Europa (Grand Chamber of the Court of Justice of the European Union) Citizenship of the Union – Articles 12 EC and 18 EC – Assistance for students in the form of subsidised loans – Provision limiting the grant of such loans to students settled in national territory. The court considered the retrospective nature of a ruling: ‘the interpretation the Court of Justice gives to a rule of Community law is limited to clarifying and defining the meaning and scope of that rule as it ought to have been understood and applied from the time of its coming into force. It follows that the rule as thus interpreted may, and must, be applied by the courts even to legal relationships arising and established before the judgment ruling on the request for interpretation.’ However the court may limit the temporal effect of a ruling in defined circumstances: ‘The court has taken that step only in quite specific circumstances, where there was a risk of serious economic repercussions owing in particular to the large number of legal relationships entered into in good faith on the basis of rules considered to be validly in force and where it appeared that both individuals and national authorities had been led into adopting practices which did not comply with Community legislation by reason of objective, significant uncertainty regarding the implications of Community provisions, to which the conduct of other member states or the Commission may even have contributed …’
The applicant was a French national who had come to live with his grandmother in London to finish his secondary education. He was given a place at University, and applied for a student loan. He issued proceedings when his application for a student loan was refused. The matter was referred to the ECJ.
Held: The rules effectively prevented any resident student from another member state ever receiving the same benefits by way of a student loan to pursue tertiary education in England. The rules were discriminatory and unlawful. The requirement that an applicant should have lived in England for more than three years was potentially discriminatory but might be justifiable only if it was objectively based on non-discriminatory grounds and was proportionate. However the rules required also that any applicant should have settled status, and that status would be denied because it required that he be ordinarily resident without being subject to any restriction on the period of time for which he could remain. That restriction would stay in place.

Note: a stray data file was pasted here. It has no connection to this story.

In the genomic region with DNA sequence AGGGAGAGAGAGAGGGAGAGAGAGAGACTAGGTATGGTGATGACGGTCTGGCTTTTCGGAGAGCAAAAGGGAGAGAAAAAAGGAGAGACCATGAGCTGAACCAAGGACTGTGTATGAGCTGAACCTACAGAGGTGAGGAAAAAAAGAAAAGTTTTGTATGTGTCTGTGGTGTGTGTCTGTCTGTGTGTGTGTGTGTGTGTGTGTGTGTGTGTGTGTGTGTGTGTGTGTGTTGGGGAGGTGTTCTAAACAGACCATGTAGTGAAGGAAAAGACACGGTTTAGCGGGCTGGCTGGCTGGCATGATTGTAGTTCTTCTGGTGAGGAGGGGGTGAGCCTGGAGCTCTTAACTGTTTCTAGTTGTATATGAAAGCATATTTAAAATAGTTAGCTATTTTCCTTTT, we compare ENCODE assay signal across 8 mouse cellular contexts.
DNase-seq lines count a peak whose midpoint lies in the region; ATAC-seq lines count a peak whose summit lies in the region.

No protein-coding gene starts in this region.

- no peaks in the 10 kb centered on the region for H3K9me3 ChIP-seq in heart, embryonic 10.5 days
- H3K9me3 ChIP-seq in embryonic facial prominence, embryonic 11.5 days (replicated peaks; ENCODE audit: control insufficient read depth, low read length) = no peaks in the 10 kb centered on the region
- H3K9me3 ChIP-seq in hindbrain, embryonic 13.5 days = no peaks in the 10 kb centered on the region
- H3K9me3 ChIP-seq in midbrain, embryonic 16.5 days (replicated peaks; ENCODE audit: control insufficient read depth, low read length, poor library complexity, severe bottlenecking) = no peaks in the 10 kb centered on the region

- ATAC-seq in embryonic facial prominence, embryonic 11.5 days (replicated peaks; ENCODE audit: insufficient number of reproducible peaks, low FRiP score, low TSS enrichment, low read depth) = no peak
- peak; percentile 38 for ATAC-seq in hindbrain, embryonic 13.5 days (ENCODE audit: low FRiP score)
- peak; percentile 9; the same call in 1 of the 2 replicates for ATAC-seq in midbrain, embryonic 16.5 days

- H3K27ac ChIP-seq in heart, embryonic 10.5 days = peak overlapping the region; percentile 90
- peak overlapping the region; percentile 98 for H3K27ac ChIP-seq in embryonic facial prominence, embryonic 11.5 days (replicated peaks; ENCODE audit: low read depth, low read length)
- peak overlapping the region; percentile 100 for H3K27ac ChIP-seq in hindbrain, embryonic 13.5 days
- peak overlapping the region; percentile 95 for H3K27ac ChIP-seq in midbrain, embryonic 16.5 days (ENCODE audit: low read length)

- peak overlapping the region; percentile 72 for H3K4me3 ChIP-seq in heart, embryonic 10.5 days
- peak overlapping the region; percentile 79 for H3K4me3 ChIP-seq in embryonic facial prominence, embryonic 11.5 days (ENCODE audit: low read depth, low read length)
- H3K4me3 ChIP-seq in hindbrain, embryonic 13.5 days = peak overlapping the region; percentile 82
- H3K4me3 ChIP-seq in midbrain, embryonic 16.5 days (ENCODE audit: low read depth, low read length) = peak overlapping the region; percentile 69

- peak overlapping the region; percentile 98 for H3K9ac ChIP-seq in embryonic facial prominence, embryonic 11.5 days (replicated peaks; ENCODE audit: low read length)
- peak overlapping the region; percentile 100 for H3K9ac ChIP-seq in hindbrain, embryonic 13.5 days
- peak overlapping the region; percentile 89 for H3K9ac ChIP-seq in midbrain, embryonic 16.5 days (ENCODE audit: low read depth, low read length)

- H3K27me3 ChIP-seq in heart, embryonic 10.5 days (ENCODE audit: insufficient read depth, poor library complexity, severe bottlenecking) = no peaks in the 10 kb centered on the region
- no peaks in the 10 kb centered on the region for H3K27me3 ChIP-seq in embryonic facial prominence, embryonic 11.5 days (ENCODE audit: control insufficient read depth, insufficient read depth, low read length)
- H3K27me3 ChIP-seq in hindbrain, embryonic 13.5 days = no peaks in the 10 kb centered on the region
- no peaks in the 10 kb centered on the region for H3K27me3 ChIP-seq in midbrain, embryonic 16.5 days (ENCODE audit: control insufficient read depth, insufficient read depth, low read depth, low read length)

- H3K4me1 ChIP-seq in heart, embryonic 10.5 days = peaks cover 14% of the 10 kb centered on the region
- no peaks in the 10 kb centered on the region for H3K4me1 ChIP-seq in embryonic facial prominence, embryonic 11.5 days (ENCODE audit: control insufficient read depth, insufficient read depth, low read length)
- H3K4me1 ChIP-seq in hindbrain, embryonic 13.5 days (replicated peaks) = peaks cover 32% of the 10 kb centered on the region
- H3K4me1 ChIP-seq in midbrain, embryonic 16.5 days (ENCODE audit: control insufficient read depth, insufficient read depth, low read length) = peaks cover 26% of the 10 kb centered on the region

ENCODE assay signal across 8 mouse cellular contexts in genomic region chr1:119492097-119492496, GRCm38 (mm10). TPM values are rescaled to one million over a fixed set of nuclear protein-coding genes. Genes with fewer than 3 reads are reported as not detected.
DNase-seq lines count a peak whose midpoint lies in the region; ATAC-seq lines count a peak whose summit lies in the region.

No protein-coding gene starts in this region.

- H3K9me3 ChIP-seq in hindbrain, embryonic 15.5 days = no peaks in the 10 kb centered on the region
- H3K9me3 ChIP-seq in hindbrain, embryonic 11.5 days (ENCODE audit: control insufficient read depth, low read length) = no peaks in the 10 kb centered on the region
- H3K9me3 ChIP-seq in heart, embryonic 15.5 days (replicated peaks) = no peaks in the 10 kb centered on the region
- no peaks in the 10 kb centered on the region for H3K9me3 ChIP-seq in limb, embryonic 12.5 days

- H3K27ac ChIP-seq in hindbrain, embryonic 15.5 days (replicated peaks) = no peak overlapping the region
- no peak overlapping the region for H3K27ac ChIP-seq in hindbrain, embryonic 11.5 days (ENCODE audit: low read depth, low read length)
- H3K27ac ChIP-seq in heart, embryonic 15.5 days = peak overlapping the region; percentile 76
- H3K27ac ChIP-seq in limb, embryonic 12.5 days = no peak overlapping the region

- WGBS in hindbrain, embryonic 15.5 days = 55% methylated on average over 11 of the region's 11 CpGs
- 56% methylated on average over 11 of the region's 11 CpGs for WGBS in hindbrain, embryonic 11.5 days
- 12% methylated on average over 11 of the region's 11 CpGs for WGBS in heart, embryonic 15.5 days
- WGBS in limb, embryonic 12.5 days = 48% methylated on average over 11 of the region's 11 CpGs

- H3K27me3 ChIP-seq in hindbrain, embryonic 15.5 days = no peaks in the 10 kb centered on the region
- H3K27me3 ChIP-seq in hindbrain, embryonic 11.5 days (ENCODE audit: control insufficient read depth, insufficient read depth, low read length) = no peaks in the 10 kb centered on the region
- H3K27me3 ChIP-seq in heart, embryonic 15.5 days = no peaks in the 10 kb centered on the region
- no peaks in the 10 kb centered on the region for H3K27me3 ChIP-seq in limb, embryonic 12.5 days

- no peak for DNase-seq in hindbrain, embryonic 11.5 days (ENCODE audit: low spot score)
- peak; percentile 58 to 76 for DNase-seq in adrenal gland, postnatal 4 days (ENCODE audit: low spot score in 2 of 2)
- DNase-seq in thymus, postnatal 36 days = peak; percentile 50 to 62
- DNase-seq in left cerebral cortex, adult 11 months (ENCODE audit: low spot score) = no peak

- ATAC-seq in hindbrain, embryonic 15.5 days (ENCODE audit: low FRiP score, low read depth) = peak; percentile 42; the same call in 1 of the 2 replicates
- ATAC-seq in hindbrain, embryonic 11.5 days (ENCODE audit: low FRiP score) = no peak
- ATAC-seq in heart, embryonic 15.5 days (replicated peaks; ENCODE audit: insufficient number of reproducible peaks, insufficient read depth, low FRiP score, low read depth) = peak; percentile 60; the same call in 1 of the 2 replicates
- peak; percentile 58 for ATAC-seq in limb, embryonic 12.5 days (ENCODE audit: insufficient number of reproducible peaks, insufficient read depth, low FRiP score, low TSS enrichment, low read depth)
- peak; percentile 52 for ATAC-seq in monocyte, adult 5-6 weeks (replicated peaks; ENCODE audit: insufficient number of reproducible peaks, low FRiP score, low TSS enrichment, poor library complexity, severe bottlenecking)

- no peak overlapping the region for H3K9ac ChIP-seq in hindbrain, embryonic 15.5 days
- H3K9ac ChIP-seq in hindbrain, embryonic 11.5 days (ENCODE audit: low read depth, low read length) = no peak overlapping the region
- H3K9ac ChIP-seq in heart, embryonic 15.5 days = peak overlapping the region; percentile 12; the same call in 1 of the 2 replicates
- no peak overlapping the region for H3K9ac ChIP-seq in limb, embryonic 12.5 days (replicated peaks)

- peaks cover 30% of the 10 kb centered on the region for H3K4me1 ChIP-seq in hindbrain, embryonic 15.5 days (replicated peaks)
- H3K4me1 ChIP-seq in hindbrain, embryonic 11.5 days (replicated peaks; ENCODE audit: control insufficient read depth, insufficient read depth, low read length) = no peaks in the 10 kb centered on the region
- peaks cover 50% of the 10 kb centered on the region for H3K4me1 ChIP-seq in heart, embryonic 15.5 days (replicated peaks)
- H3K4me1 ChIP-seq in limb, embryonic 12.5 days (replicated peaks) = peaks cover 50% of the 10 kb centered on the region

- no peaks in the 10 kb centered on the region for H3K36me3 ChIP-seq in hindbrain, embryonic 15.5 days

Europa Citizenship of the Union – Articles 12 EC and 18 EC – Assistance for students in the form of subsidised loans – Provision limiting the grant of such loans to students settled in national territory.
It was ‘permissible for a member state to ensure that the grant of assistance to cover the maintenance costs of students from other member states does not become an unreasonable burden which could have consequences for the overall level of assistance which may be granted by that state . . In the case of assistance covering the maintenance costs of students, it is thus legitimate for a member state to grant such assistance only to students who have demonstrated a certain degree of integration into the society of that state.’
The court accepted that this justified the residence test. It also accepted that the settlement test: ‘could admittedly, like the requirement of three years’ residence referred to in the preceding paragraph, correspond to the legitimate aim of ensuring that an applicant for assistance has demonstrated a certain degree of integration into the society of that state.’
V. Skouris, P
C-209/03,  EUECJ C-209/03, Times 29-Mar-2005,  2 WLR 1078,  QB 812,  All ER (EC) 687,  CEC 607,  ECR I-2119,  2 CMLR 3,  ELR 404
Education (Student Support) Regulations 2001
Cited – National Westminster Bank plc v Spectrum Plus Limited and others HL 30-Jun-2005
Former HL decision in Siebe Gorman overruled
The company had become insolvent. The bank had a debenture and claimed that its charge over the book debts had become a fixed charge. The preferential creditors said that the charge was a floating charge and that they took priority.
Held: The . .
Cited – Collins v Secretary of State for Work and Pensions CA 4-Apr-2006
The claimant had dual Irish and US nationality. He therefore also was a citizen of the EU. He complained that the British rules against payment of job seekers’ allowance were discriminatory. The matter had already been to the ECJ.
Held: The . .
Cited – Patmalniece v Secretary of State for Work and Pensions SC 16-Mar-2011
The claimant challenged as incompatible with EU law, the Regulations which restricted the entitlement to state pension credit to those entitled to reside in the UK.
Held: The appeal failed (Majority). The conditions imposed by the Regulations . .
Cited – Tigere, Regina (on The Application of) v Secretary of State for Business, Innovation and Skills SC 29-Jul-2015
After increasing university fees, the student loan system was part funded by the government. They introduced limits to the availability of such loans, and a student must have been lawfully ordinarily resident in the UK for three years before the day . .
These lists may be incomplete.
Updated: 15 February 2021; Ref: scu.223540